1The heavens tell of the glory of God;
And their expanse declares the work of God's hands.
2Day to day pours forth speech,
And night to night reveals knowledge.
7The law of the Lord is perfect, restoring the soul;
The testimony of the Lord is sure, making wise the simple.
8The precepts of the Lord are right, rejoicing the heart;
The commandment of the Lord is pure, enlightening the eyes.
10They are more desirable than gold, yes, than much pure gold;
Sweeter also than honey and drippings of the honeycomb.
New American Standard Bible (NASB), Copyright © 1960, 1971, 1977, 1995, 2020 by The Lockman Foundation.
1All the people gathered together into the square before the Water Gate. They told the scribe Ezra to bring the book of the law of Moses, which the Lord had given to Israel. 2Accordingly, the priest Ezra brought the law before the assembly, both men and women and all who could hear with understanding. This was on the first day of the seventh month. 3Ezra read from it facing the square before the Water Gate from early morning until midday, in the presence of the men and the women and those who could understand; and the ears of all the people were attentive to the book of the law. 4The scribe Ezra stood on a wooden platform that had been made for the purpose; and beside him stood Mattithiah, Shema, Anaiah, Uriah, Hilkiah, and Maaseiah on his right hand; and Pedaiah, Mishael, Malchijah, Hashum, Hash-baddanah, Zechariah, and Meshullam on his left hand.
5And Ezra opened the book in the sight of all the people, for he was standing above all the people; and when he opened it, all the people stood up. 6Then Ezra blessed the Lord, the great God, and all the people answered, "Amen, Amen," lifting up their hands. Then they bowed their heads and worshiped the Lord with their faces to the ground. 7Also Jeshua, Bani, Sherebiah, Jamin, Akkub, Shabbethai, Hodiah, Maaseiah, Kelita, Azariah, Jozabad, Hanan, Pelaiah, the Levites, helped the people to understand the law, while the people remained in their places. 8So they read from the book, from the law of God, with interpretation. The interpreters gave the sense, so that the people understood the reading.
9And Nehemiah, who was the governor, and Ezra the priest and scribe, and the Levites who taught the people said to all the people, "This day is holy to the Lord your God; do not mourn or weep." For all the people wept when they heard the words of the law. 10Then he said to them, "Go your way, eat the fat and drink sweet wine and send portions of them to those for whom nothing is prepared, for this day is holy to our Lord; and do not be grieved, for the joy of the Lord is your strength."
11So the Levite priests stilled all the people, saying, "Be quiet, for this day is holy; do not be grieved." 12And all the people went their way to eat and drink and to send portions and to make great rejoicing, because they had understood the words that were declared to them.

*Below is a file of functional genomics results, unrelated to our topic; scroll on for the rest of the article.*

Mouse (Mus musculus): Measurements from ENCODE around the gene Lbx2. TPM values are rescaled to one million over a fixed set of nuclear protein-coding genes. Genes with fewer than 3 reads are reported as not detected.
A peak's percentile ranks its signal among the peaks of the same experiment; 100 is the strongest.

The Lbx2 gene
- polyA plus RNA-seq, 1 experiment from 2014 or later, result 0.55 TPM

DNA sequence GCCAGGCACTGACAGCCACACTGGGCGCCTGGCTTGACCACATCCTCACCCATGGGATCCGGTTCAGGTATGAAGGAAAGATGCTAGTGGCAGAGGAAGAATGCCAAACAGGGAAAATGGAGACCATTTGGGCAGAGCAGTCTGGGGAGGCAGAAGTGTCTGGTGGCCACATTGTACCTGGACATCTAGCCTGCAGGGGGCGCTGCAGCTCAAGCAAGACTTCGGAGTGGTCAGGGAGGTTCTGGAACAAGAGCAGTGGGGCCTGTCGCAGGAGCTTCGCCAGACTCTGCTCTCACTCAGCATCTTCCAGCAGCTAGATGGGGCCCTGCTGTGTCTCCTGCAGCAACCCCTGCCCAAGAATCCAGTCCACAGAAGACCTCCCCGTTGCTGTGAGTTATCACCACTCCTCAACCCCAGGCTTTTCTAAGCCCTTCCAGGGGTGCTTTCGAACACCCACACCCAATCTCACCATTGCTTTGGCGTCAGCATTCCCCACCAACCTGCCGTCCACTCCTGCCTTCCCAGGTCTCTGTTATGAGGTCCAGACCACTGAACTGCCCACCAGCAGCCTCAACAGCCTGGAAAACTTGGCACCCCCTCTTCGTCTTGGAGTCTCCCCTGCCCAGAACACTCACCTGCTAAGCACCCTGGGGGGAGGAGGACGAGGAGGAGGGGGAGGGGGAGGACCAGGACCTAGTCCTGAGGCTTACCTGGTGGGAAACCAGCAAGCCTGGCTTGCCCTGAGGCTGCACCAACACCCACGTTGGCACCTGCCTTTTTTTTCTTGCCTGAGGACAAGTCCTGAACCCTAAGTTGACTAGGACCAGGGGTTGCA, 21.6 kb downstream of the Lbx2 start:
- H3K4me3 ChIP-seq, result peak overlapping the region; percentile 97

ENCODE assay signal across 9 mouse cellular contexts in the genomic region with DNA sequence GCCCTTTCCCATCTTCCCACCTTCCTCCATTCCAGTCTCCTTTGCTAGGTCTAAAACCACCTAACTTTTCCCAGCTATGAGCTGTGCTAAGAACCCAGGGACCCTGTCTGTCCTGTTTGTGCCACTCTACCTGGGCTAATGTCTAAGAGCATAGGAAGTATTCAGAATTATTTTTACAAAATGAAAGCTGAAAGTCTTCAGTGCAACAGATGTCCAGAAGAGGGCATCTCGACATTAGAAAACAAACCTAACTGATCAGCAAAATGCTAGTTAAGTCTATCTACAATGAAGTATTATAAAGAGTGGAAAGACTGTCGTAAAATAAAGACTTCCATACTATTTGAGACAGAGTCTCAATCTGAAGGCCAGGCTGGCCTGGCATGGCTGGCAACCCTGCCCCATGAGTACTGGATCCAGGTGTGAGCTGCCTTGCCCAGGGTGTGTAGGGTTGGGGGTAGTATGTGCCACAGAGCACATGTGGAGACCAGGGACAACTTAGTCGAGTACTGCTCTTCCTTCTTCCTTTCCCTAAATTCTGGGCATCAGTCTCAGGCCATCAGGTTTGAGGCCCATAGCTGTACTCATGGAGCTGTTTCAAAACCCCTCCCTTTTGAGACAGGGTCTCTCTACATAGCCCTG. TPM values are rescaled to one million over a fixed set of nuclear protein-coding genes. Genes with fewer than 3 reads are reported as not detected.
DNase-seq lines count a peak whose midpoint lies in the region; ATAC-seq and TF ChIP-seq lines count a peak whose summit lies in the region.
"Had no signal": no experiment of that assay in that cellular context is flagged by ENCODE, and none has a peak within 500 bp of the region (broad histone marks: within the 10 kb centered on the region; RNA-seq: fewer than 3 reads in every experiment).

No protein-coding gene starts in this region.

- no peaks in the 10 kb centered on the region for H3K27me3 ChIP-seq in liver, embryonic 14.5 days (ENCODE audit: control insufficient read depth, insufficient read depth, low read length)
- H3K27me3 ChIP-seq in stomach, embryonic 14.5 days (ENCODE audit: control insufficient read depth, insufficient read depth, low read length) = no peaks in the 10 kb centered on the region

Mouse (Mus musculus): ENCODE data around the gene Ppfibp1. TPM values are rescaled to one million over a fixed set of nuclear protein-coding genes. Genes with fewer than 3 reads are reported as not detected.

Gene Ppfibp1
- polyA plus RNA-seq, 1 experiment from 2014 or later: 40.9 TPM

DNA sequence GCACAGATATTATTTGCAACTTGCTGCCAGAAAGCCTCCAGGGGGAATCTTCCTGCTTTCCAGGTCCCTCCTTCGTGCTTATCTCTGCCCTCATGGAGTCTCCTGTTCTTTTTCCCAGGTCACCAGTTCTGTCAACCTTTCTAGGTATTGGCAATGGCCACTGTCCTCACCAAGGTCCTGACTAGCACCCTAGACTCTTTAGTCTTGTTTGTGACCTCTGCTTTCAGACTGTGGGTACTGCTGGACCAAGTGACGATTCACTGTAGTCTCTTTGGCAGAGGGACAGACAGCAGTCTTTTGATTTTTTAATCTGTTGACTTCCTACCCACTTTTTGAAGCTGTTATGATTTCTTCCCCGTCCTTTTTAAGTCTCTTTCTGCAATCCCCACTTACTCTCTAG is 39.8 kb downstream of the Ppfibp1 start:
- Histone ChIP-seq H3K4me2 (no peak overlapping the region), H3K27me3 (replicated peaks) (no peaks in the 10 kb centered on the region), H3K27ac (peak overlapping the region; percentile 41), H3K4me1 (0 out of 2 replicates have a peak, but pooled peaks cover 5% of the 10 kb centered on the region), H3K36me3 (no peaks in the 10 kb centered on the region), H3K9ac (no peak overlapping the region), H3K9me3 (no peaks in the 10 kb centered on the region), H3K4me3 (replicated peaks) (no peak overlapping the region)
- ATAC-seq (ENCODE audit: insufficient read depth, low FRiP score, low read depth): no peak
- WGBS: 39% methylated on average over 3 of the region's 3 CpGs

Today's post-exilic Hebrew text from the book of Nehemiah writes Torah for every instance of the English translation "law." Torah is the Pentateuch, the first five books of the Old Testament; Torah is all of the spoken and written history, poetry, songs, liturgies, and sagas God used to call and claim a people, to shape a common life to the fullest extent possible before Jesus Christ. Torah includes the ten words or commandments of the Sinai Covenant—Exodus 20:2-17; Deuteronomy 5:6-21.
Ezra and Nehemiah originally were a single book on one scroll. Similar to the books of Samuel, Kings, and Chronicles, they got separated because available scrolls weren't large enough to write all the text onto only one. Some of Ezra-Nehemiah probably belongs to early on when some of the people who'd been exiled to Babylon returned to their former home turf in Judah; some may reflect centuries later. Babylon had been cultural, geographic, religious (probably culinary, too) displacement. By the time of the New Moon Event in Nehemiah 8, they'd rebuilt the city walls (safety) and the temple walls (identity), yet the people found themselves subjects of Persia—another empire. During this general time period scribes and scholars assembled, edited, and codified much of the current Old Testament. Nehemiah and Ezra both were employees of Persia that actually sent them to provide spiritual and political leadership to God's people.
Ezra 7 tells us Ezra (who traced his heritage back to Moses' brother the high priest Aaron!) was a "scholar of the text of the commandments of the Lord" and "had set his heart to study the law of the Lord, and to teach the statues and ordinances in Israel." As priest and scribe, Ezra would have been among the approximately 3% of the people who could read and write. Ezra's heart for scripture and his position as spiritual advisor to those he'd known from exile would have qualified him to interpret Torah to the community.
Today's reading is the only time the Revised Common Lectionary (RCL) features Nehemiah in its 3-year cycle, though the Anglican Communion (that sometimes differs slightly) has two additional ones.